The following is a Guest Blog post from Homeschool.com reader Stephenie, about being “technically” homeschooled. 🙂
I grew up with two cultures : Chinese and American. With a strict, typical Asian Tiger Mom (a term from Amy Chua’s “The Battle Hymn of the Tiger Mother”), actually, my mother was The Mother of all Tiger Moms, I grew up with a fully-packed busy schedule. However, my mother also did allow me daily study breaks; I was encouraged to go outside to meet with friends and neighbors. I was encouraged to play sports, play basketball, and join the track & field and tennis teams. I would have to say, despite given the opportunity to play the piano and violin (typical instruments for Chinese children), and to go through intense Chinese school lessons every Saturday, I had the opportunity to grow and develop into who I am today. Today, as an Educational Consultant, Educator, Author, and Blogger, I always think back to how it all started and I see the benefits of Homeschooling.
I went through the public school educational system. Every day, I woke up at 6:00AM, took the school bus to school, went to homeroom and began the full schedule until 1:53PM. Then I would stay at school until 5:00PM for tennis or track practice. I was involved with every school extracurricular club. And if there wasn’t a club at our school, I would ask to start it. Fortunately, this allowed me to take on leadership roles.
My public school teachers were all great teachers. I respect each and every one of them. However, I felt that the school was always lacking something, and I didn’t know what it was. I felt homework was not sufficient (and I couldn’t announce this in school, otherwise the other students would all hate me), so I had to ask the teachers, if there were more readings that needed to be done after classes. They were always surprised with my asking and didn’t expect any student to approach them for MORE homework. That’s when I realized I would just have to go ahead and learn things on my own. I would gather other resources, use other textbooks and look up things online. I was beginning to self-teach myself a lot of subjects. I did this for all my school classes. When I was done with homework, I would continue to stay at my desk to look at the next few chapters (basically previewing for the following weeks to come).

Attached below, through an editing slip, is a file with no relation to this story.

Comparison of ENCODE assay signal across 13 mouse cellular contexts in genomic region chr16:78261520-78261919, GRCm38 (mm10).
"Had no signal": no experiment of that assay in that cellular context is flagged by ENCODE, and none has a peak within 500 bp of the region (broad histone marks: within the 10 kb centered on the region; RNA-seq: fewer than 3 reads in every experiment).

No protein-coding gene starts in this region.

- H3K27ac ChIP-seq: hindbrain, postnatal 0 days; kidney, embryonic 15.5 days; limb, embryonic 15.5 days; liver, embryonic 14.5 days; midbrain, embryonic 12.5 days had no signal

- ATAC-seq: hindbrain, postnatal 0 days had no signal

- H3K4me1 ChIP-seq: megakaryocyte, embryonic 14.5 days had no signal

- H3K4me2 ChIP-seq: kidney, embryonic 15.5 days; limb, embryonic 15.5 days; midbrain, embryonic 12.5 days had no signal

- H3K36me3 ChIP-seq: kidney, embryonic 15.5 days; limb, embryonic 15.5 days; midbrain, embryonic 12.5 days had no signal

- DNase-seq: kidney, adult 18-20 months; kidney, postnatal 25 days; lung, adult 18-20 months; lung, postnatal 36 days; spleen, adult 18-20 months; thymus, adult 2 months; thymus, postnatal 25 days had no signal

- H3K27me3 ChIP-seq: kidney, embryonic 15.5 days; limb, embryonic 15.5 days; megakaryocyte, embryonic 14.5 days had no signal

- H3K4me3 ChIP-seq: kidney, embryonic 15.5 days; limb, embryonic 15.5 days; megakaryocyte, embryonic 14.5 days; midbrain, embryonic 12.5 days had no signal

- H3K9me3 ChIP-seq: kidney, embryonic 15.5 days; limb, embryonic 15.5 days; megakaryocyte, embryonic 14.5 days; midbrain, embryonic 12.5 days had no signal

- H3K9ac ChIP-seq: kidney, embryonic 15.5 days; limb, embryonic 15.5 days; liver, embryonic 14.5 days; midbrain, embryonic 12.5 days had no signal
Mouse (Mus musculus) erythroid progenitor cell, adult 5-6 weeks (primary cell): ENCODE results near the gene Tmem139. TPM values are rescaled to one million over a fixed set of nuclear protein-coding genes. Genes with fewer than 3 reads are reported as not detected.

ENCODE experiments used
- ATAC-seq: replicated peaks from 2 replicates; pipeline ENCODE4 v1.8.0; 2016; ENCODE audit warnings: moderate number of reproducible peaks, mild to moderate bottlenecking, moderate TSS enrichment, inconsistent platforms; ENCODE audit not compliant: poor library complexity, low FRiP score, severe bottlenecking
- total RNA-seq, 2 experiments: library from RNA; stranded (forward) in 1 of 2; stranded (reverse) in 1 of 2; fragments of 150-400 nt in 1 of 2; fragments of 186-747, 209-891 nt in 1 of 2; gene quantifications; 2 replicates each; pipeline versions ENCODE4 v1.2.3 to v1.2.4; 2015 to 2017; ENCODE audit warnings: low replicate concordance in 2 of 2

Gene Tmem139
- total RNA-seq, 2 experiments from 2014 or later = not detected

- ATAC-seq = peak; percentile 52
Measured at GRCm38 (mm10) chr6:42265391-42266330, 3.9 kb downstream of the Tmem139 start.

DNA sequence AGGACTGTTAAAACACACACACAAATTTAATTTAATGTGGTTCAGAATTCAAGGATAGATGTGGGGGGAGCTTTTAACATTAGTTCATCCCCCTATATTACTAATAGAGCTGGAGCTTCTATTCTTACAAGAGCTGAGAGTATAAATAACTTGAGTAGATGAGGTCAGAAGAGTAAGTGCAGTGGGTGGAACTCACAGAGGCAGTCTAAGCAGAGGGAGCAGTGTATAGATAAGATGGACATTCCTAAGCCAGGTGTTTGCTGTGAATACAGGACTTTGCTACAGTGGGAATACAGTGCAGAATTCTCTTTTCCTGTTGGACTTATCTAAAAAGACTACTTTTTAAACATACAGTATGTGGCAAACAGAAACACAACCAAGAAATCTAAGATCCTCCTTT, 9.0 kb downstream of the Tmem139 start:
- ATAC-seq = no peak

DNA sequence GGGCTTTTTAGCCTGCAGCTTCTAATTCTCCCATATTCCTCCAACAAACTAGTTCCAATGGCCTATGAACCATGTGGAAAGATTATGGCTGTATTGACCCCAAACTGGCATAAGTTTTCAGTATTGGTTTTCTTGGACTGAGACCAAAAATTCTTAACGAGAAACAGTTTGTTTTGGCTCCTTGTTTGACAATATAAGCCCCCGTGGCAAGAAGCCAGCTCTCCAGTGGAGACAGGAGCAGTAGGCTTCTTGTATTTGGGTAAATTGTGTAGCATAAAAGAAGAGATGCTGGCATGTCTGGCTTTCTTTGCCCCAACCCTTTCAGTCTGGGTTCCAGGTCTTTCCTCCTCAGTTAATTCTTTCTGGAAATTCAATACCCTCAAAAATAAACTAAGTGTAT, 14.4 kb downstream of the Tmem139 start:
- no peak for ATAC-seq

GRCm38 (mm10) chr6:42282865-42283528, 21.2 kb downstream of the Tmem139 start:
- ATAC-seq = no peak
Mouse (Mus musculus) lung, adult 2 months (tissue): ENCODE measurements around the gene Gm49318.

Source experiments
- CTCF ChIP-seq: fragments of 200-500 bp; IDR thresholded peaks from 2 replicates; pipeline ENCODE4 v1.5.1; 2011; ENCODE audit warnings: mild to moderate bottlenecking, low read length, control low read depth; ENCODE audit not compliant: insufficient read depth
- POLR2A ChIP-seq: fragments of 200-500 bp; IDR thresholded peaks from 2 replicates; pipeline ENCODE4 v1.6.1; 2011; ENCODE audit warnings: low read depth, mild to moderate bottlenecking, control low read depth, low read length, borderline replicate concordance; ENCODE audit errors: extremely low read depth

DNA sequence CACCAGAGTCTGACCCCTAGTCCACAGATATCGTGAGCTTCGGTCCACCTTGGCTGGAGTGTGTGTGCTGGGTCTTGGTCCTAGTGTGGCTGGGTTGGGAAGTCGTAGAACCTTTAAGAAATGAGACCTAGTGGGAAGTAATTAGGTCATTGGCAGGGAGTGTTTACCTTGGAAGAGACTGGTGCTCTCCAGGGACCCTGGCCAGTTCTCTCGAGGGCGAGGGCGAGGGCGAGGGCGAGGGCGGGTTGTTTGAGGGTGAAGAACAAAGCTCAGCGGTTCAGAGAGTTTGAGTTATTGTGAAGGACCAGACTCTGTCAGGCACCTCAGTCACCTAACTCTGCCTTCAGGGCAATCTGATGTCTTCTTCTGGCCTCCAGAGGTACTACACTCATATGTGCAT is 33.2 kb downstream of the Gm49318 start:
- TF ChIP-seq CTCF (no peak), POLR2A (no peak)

I was such a nerd, I went ahead to even create my own homework assignments, in secret, of course. If the school teacher asked for 10 words to look up, I looked up the next 20 on my own. If the teacher asked us to only read chapters 1-2 in our AP English Literature course, I read the entire book. It’s not that I wouldn’t follow directions, but education was addicting. I wanted to always learn something and to learn more. I think this was something my mother had instilled in me; time was never wasted, and learning is forever. I even learned AP Biology on my own, when my school schedule didn’t allow for me to take both AP Calculus BC and AP Biology simultaneously.
After my piano lesson, I would go home to practice what my instructor assigned to me, then I went ahead to learn the other parts of my piece on my own until I mastered it, and then, I’d go on ahead and play the entire musical number until I perfected it. So when my next piano lesson came along, I’d be able to move onto another musical piece. When I began to teach other students privately, I knew that I couldn’t expect the same from my students. I would need to break a musical piece into 5 parts (usually taking one month long to learn one entire piece) for the student to understand, practice, and master. I didn’t want to be that Tiger Mom figure and scare my students.
My mother’s strictness of not letting me get up out of my seat while doing homework, making me practice the piano or violin daily for 1-2 hours, and not letting me quit Chinese school so easily, has allowed me to develop into who I am today. Once I am involved with something, I do not easily give it up; I am determined to finish what I started. I was given opportunities to learn and expand my horizons. Back then, I hated the fact that my mother was “molding” me, “so mean” and “forced me” to do things, but I have learned to enjoy and appreciate that I was given the chance to foster techniques, learn new things and these activities have become my passion and interests. With my mother’s sacrifices and encouragement in education and learning, I have technically homeschooled myself in many ways. As an educator now, I feel that I can relate with many of the homeschooled students I work with and I have learned many things from them, as well.
To read more, visit http://www.leeacademia.com/blog.html.